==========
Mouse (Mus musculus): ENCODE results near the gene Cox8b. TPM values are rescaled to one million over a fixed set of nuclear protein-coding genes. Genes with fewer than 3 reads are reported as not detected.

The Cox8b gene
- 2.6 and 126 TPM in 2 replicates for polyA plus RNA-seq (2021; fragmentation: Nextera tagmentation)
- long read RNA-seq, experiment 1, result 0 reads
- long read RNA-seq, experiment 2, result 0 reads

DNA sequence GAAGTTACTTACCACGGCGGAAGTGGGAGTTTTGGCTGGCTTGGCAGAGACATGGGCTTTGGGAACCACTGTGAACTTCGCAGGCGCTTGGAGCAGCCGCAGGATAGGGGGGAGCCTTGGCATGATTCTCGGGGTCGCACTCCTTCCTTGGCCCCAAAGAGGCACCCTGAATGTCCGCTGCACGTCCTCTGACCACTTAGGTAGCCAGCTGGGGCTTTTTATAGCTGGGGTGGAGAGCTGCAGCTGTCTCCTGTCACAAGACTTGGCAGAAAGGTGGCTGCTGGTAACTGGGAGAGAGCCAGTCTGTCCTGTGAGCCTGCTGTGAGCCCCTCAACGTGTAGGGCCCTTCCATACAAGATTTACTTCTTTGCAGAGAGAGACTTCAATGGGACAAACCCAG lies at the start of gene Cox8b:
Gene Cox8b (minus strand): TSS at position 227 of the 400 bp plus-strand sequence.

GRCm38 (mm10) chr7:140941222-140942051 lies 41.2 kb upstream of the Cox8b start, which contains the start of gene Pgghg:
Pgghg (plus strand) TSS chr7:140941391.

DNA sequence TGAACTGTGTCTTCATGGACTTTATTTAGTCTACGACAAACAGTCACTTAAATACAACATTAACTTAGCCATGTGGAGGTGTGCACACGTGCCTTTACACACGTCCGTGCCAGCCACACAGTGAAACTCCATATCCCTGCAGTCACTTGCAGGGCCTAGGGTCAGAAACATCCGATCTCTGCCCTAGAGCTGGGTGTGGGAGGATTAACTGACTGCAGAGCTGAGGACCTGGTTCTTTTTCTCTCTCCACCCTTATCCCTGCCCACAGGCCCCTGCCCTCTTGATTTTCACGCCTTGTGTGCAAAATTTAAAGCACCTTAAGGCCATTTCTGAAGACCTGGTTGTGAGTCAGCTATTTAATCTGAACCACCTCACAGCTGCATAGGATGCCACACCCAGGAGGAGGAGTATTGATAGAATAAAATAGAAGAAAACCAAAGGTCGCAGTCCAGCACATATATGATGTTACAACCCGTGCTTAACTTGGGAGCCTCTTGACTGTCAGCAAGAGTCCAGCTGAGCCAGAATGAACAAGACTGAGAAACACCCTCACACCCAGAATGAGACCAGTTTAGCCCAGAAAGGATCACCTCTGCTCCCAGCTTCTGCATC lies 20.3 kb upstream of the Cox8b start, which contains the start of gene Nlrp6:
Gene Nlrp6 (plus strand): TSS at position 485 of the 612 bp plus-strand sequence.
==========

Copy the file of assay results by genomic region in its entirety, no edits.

Mouse (Mus musculus): ENCODE results near the gene Cox8b. TPM values are rescaled to one million over a fixed set of nuclear protein-coding genes. Genes with fewer than 3 reads are reported as not detected.

The Cox8b gene
- 2.6 and 126 TPM in 2 replicates for polyA plus RNA-seq (2021; fragmentation: Nextera tagmentation)
- long read RNA-seq, experiment 1, result 0 reads
- long read RNA-seq, experiment 2, result 0 reads

DNA sequence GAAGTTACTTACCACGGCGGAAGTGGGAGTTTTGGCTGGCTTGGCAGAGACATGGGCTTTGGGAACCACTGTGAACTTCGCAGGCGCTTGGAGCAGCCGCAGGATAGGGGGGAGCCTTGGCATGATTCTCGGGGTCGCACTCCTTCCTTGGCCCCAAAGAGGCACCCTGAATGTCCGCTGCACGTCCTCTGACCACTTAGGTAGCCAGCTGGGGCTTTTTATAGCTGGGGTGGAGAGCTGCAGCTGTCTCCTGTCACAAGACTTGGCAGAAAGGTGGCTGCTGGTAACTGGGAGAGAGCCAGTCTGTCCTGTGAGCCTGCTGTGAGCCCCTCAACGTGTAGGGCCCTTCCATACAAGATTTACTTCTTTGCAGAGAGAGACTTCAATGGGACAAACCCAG lies at the start of gene Cox8b:
Gene Cox8b (minus strand): TSS at position 227 of the 400 bp plus-strand sequence.

GRCm38 (mm10) chr7:140941222-140942051 lies 41.2 kb upstream of the Cox8b start, which contains the start of gene Pgghg:
Pgghg (plus strand) TSS chr7:140941391.

DNA sequence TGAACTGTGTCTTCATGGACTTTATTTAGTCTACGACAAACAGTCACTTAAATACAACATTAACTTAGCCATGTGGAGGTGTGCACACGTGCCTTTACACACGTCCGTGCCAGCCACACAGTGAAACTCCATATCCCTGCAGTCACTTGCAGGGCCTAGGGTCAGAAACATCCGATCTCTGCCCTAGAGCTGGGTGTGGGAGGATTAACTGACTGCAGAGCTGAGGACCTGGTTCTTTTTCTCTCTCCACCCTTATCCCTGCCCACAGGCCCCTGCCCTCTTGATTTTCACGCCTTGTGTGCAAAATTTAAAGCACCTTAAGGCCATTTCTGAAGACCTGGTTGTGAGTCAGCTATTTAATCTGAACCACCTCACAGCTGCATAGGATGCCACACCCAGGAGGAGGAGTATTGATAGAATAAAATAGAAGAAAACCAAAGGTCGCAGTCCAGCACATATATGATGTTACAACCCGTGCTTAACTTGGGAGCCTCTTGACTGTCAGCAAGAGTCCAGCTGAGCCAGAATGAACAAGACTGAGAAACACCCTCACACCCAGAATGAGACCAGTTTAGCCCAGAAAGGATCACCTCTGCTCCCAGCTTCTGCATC lies 20.3 kb upstream of the Cox8b start, which contains the start of gene Nlrp6:
Gene Nlrp6 (plus strand): TSS at position 485 of the 612 bp plus-strand sequence.